Advanced

Europadomstolen och kvinnorna, en historisk överblick på Europarättens syn på kvinnor i ljuset av likalönprincipen i praxis och andra rättsakter

Conta, Sunjatha LU (2010) JURM01 20101
Department of Law
Abstract (Swedish)
Vid en historisk översikt av den Europeiska historien från 1900-talets början och framåt kan man se att kvinnor setts av det europeiska samhället som framförallt mödrar som skall ta hand om hemmet. Detta har visat sig genom samhällets, och Europadomstolens diskurs. Från det att kvinnor lämnade hemmet och började deltidsarbeta, och senare heltidsarbeta, så har denna syn succesivt förändrats.

Vid tiden för Defrenne-fallet, sågs det som en självklarhet att kvinnor skulle tjäna mindre än män. Det fanns de som resonerade så att män skulle tjäna mer eftersom att det var männen som var familjeförsörjare, det kom inte ens på tal att kvinnor även de var fullt kapabla att försörja familjen. Defrenne-fallet blev startskottet för utvecklingen... (More)
Vid en historisk översikt av den Europeiska historien från 1900-talets början och framåt kan man se att kvinnor setts av det europeiska samhället som framförallt mödrar som skall ta hand om hemmet. Detta har visat sig genom samhällets, och Europadomstolens diskurs. Från det att kvinnor lämnade hemmet och började deltidsarbeta, och senare heltidsarbeta, så har denna syn succesivt förändrats.

Vid tiden för Defrenne-fallet, sågs det som en självklarhet att kvinnor skulle tjäna mindre än män. Det fanns de som resonerade så att män skulle tjäna mer eftersom att det var männen som var familjeförsörjare, det kom inte ens på tal att kvinnor även de var fullt kapabla att försörja familjen. Defrenne-fallet blev startskottet för utvecklingen kring principen lika lön för lika arbete inom den Europeiska gemenskapen. Detta var första gången domstolen slog fast att det var ett brott mot EG-rätten att betala ut lägre lön till kvinnor än till män.

Kvinnor ansågs under en lång tid vara mest lämpade som deltidsarbetare. Skälet till detta var att det var vida ansett i Europa att det var kvinnor som skulle ta hand om barnen, mannen och hemmet. Allt annat än detta var något av ett misslyckande från kvinnans sida.

Långt in på den utveckling som skett i Europa underlättade domstolen för kvinnor som arbetade deltid. Detta kan även ses som ett exempel på hur domstolen, genom sin diskurs, befäste de roller som kvinnorna hade.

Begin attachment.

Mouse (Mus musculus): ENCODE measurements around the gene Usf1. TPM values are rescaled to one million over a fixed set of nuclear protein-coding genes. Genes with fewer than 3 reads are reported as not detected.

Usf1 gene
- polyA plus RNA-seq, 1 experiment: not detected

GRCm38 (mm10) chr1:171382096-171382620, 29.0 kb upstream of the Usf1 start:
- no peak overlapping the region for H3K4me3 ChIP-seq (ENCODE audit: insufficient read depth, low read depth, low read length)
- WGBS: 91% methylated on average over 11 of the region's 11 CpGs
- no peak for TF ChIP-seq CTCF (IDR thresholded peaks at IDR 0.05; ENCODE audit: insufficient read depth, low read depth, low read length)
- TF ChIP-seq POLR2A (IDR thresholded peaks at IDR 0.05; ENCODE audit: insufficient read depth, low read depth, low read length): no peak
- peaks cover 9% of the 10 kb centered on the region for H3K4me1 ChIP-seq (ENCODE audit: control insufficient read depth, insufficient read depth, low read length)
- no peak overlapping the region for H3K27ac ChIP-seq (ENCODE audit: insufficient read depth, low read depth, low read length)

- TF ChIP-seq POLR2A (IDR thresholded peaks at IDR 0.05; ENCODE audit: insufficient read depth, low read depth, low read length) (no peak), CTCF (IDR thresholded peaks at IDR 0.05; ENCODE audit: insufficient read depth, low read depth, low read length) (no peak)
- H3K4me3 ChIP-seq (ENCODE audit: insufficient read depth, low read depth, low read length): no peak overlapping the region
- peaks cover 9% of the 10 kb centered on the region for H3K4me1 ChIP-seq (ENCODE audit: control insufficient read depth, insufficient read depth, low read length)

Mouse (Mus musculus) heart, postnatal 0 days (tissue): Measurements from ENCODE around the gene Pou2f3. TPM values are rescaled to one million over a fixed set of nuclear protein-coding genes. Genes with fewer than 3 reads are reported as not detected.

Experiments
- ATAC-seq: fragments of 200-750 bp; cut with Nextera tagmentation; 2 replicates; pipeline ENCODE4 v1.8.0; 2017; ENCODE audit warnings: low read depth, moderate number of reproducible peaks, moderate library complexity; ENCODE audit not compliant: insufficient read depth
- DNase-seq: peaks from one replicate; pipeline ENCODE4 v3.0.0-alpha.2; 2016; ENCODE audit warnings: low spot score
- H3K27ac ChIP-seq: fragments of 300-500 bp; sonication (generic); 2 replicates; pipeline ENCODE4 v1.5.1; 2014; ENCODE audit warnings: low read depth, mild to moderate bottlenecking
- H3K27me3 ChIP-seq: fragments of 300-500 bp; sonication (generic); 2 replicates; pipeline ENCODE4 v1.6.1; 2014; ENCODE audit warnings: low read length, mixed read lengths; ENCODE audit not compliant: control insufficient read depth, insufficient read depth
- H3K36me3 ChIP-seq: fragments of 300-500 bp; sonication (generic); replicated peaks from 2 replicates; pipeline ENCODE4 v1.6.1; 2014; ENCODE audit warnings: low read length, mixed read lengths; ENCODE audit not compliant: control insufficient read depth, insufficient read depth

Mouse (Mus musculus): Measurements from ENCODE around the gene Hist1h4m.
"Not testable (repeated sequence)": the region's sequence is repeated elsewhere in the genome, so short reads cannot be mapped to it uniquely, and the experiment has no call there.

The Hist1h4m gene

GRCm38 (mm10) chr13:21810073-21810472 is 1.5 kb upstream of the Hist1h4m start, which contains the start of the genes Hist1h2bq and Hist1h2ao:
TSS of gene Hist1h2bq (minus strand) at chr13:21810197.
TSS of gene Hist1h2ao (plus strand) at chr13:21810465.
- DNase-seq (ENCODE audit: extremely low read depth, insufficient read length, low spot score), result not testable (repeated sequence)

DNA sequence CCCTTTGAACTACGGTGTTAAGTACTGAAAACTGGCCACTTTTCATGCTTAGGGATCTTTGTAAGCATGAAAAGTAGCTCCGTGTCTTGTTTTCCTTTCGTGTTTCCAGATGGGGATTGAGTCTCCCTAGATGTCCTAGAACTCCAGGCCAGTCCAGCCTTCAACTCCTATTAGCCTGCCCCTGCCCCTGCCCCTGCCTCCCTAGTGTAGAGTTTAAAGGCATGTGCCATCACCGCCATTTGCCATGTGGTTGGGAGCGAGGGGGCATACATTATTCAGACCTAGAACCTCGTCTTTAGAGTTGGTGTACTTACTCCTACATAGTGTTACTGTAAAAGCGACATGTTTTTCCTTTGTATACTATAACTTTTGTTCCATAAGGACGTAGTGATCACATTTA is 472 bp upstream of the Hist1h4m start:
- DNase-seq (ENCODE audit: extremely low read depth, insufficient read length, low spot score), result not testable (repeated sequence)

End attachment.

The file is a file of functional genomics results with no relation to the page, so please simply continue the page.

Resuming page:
I takt med förändringar inom den Europeiska Unionen, så förändrades även domstolen syn på de avvägningar som sker mellan de ekonomiska och social värderingarna. De sociala värderingarna som likalönprincipen faller under, gavs större tyngd.

I lagtexten är kvinnor och män numera nästan jämlika, men det är bara en del av den stora bilden. Sanningen är den, att det krävs stora förändringar inom domstolens och de europeiska instutionerna för att de ska ha en möjlighet att nå jämställdhet mellan könen. Det är lätt att se i domstolens diskurs att det fortfarande finns områden där kvinnor behandlas på ett sätt och män behandlas på ett annat. Det är även tydligt att de inte helt kommit ifrån att det anses att det är kvinnor som skall ta hand om hemmet och barnen. Att en kvinna skulle välja arbetslivet framför familjelivet verkar enligt domstolen fortfarande inte vara helt naturligt. (Less)
Abstract
At an historical overview of the European history, from the start of the 20th century and onward, one can see that the European society’s view of women have been that of the mother and the homemaker. This has been shown through the discourse of the society and the European Court of Justice. Since women left their homes and started working part-time, and later full-time, this view has change bit by bit.

At the time of the Defrenne-case, it was seen as a matter of course that women should earn less than men. There were those who argued that men should earn more because they were the breadwinners of the family, it was not even mentioned that women are fully capable of providing for the family financially. The Defrenne-case was the... (More)
At an historical overview of the European history, from the start of the 20th century and onward, one can see that the European society’s view of women have been that of the mother and the homemaker. This has been shown through the discourse of the society and the European Court of Justice. Since women left their homes and started working part-time, and later full-time, this view has change bit by bit.